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Respect principle of non-interference

Suos Yara / Khmer Times Share:
The U.S. Capitol Building. REUTERS/Zach Gibson

US senators need to respect Cambodia’s sovereignty in accordance with the fundamental principles of the UN charter, writes Suos Yara.

The “Cambodia Accountability and Return on Investment Act of 2018” Bill introduced by four US senators early this month seriously violates Cambodia’s sovereignty.

Sovereignty and non-interference are the core principles of international relations and Cambodia as a small state wishes to humbly advise the senators to study carefully the UN charter which spells out the principle of non-interference as a rule governing relations between member states.

Article 2(1) sets in stone the “principle of sovereign equality of all its members”. Article 2(4) of the Charter stipulates that “all members shall refrain in their international relations from the threat or use of force against the territorial integrity or political independence of any state, or in any manner inconsistent with the purposes of the United Nations.”

The principle of non-interference is a core value and the foundation of Cambodia’s foreign policy which the Kingdom and other nations stand firmly together to protect and promote, at any cost and under any circumstances.

The US should also study Cambodia’s constitution which emphasizes the “policy of permanent neutrality and non-alignment”. It states also that Cambodia “shall never invade any country, not interfere in any country’s internal affairs, directly or indirectly”.

On the other hand, domestic affairs within the US requires more urgent attention than meddling in Cambodia’s peaceful domestic affairs. The American people would be better served if the US senate can spend more time to address some of the most critical challenges facing the country at the moment such as gun violence, racism, political polarisation and weak political leadership, among others.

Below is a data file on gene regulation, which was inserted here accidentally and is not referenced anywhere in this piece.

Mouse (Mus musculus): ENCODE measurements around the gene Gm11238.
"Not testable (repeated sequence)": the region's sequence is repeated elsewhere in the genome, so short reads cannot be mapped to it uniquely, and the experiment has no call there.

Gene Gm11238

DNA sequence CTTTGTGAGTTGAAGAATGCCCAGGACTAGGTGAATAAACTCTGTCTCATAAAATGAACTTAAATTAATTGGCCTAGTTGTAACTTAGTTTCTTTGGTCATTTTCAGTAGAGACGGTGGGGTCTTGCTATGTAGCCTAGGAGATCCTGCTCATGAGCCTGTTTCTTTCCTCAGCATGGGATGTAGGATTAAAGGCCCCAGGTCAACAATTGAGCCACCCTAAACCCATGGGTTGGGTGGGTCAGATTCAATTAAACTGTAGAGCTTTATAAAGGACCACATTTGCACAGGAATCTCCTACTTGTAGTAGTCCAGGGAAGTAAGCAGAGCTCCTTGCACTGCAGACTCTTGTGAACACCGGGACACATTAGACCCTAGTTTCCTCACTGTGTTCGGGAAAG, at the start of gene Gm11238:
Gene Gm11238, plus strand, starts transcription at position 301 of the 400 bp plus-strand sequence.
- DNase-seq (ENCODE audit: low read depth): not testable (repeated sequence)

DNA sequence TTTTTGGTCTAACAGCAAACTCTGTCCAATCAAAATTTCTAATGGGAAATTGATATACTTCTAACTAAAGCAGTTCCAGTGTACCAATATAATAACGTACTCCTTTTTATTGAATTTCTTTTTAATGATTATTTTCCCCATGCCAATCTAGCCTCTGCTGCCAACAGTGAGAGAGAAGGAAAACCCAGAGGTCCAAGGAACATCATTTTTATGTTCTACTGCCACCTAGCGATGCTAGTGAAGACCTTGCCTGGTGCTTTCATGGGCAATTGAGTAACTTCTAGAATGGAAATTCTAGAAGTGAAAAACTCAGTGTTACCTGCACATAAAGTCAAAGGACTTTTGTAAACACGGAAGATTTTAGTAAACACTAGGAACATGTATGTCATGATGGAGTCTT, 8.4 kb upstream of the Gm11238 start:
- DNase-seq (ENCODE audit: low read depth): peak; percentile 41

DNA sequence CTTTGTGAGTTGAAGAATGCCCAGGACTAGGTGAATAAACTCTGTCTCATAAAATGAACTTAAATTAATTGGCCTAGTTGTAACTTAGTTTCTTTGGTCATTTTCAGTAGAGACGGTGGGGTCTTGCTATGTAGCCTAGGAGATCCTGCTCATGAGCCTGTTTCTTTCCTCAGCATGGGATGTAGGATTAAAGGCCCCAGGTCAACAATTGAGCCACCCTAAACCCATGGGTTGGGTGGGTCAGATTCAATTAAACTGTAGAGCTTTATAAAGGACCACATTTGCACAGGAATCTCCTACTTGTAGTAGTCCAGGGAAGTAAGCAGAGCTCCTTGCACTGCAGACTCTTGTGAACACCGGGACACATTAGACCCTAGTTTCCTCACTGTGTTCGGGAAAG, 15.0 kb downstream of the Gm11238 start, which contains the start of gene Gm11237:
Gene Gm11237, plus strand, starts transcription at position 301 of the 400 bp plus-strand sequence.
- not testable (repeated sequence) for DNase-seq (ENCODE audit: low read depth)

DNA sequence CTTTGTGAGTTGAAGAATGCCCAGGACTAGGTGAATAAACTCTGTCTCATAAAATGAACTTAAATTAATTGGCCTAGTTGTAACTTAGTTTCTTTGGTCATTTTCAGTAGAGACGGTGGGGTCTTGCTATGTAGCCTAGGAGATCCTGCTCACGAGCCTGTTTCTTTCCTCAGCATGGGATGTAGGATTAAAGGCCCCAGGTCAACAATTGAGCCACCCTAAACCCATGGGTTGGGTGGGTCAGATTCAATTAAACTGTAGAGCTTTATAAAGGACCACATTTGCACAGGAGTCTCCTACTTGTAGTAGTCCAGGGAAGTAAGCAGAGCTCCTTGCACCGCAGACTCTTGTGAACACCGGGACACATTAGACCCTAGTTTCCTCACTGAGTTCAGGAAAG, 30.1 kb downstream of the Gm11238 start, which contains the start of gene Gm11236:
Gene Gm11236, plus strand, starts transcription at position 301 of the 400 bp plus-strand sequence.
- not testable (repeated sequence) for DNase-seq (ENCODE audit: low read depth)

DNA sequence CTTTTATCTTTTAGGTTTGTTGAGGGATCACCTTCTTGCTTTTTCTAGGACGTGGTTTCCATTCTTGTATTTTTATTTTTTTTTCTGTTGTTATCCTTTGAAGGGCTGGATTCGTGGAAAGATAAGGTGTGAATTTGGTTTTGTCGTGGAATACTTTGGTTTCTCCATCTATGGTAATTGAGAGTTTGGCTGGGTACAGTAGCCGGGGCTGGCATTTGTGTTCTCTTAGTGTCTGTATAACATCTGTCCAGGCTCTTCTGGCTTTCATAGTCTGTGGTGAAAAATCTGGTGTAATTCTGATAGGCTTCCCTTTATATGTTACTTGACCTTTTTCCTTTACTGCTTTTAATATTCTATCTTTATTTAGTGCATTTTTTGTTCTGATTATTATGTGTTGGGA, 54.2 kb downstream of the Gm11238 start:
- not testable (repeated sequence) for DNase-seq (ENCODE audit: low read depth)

The US senate must keep in mind that there is no “one size fits all” in democracy. Thus, American-style democracy cannot be transplanted or imposed upon other countries. A successful democratisation process in one country must reflect the national conditions of that country including its history, culture, political system and socio-economic situation. Cambodian values are not the same as American values.

Cambodian people can still remember clearly when the country was engulfed by civil war after Marshal Lon Nol ousted Prince Norodom Sihanouk in a coup in March 1970. Cambodia is hardly an exception. In fact, over the past five decades, the US continues to interfere in domestic politics in many countries in every corner of the world. The biggest problem is that the US does not seem to learn a lesson from its failed strategy. As a member of the international community, Cambodia sincerely hopes that the US would become a more responsible global power for the benefit of mankind.

In addition, the US needs to be informed that Cambodia has contributed to regional peace and stability in the South China Sea. It has for many times called for direct claimant states to resolve the territorial disputes in the South China Sea peacefully in accordance with international laws.

Cambodia has been supportive of the implementation of the Declaration of the Conduct of Parties in the South China Sea in its entirety and the early conclusion of the Code of Conduct. On the North Korean issue, as a responsible member of the international community Cambodia has issued statements condemning the long-range missile tests and called for a peaceful denuclearisation on the Korean peninsula.

Therefore we deserve to be treated equally and fairly. Cambodia is doing its best to build a more inclusive world order, in which every state regardless of size, status and power can fairly contribute to and benefit from global governance and the new world order.

Suos Yara is a CPP lawmaker for Preah Vihear province and a spokesperson for his party.

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